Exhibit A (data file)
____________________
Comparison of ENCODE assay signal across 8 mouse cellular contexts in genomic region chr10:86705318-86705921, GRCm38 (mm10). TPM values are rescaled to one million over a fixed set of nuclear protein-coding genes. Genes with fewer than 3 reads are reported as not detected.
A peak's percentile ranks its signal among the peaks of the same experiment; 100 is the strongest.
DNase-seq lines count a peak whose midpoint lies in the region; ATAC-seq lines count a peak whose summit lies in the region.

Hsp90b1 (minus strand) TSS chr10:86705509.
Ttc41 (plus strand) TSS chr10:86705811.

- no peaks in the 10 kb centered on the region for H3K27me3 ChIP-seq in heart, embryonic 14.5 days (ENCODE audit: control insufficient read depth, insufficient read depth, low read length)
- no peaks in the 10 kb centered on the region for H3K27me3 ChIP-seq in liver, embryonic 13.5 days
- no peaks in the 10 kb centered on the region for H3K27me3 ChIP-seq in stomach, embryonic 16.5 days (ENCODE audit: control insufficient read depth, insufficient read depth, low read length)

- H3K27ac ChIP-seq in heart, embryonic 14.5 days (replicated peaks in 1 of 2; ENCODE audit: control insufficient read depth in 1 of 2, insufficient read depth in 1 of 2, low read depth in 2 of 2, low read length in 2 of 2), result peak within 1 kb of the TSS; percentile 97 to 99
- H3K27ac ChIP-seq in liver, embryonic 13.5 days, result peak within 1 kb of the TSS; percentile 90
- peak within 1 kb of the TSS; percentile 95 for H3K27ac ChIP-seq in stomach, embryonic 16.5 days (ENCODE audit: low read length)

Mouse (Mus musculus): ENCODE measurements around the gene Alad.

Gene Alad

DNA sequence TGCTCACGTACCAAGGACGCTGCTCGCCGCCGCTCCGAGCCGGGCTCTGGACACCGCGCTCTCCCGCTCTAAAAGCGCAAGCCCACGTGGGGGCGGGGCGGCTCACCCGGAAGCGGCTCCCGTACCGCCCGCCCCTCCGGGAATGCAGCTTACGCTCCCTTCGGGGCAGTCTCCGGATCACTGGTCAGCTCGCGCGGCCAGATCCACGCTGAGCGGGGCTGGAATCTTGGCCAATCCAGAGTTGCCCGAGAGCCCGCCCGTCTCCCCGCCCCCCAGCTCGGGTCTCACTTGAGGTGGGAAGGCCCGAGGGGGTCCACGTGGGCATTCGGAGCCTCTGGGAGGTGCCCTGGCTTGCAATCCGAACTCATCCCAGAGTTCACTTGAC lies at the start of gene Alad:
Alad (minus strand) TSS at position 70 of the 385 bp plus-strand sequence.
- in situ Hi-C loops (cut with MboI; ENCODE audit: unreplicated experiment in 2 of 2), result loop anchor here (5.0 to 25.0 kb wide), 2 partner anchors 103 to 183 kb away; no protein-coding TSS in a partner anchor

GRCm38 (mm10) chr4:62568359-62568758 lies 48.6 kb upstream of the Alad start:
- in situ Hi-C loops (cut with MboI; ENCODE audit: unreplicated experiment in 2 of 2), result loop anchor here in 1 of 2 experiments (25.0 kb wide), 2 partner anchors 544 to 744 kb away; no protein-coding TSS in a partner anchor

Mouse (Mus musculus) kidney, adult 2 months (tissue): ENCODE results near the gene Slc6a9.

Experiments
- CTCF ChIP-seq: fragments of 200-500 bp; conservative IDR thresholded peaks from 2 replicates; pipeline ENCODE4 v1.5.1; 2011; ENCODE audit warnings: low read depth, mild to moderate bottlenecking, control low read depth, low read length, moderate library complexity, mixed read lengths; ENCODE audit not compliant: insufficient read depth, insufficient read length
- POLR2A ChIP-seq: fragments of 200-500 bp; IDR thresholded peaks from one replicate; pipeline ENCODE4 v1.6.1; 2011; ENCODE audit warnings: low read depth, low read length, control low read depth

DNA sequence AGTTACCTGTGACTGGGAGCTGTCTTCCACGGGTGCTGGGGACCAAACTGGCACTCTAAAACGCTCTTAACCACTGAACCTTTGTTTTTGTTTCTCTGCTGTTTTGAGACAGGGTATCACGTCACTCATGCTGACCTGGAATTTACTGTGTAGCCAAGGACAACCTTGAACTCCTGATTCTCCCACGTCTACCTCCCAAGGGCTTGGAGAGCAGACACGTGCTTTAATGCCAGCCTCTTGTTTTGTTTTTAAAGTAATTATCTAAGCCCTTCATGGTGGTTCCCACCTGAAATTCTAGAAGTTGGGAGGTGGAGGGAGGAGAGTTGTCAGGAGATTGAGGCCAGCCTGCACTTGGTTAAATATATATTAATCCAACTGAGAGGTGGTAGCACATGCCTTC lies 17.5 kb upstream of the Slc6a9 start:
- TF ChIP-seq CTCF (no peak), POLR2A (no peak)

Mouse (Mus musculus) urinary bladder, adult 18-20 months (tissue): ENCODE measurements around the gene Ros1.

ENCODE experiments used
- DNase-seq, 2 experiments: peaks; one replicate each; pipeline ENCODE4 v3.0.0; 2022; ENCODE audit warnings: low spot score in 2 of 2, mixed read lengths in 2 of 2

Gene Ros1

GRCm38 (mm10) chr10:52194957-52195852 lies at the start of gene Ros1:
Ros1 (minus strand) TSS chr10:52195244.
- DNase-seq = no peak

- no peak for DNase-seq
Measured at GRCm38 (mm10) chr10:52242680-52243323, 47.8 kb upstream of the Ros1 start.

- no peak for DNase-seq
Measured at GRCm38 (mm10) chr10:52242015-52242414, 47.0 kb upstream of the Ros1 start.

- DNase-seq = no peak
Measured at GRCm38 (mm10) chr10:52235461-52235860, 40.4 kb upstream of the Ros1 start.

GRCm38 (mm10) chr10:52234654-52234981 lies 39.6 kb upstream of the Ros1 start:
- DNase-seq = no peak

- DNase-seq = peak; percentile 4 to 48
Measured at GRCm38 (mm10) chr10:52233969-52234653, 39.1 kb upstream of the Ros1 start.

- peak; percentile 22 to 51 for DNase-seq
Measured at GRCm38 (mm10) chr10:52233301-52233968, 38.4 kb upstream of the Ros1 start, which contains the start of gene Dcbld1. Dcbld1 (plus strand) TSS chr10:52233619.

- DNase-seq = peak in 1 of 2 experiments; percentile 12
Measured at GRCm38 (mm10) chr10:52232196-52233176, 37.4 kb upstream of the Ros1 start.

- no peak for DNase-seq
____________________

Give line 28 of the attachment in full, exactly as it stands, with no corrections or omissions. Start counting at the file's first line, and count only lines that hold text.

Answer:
Gene Ros1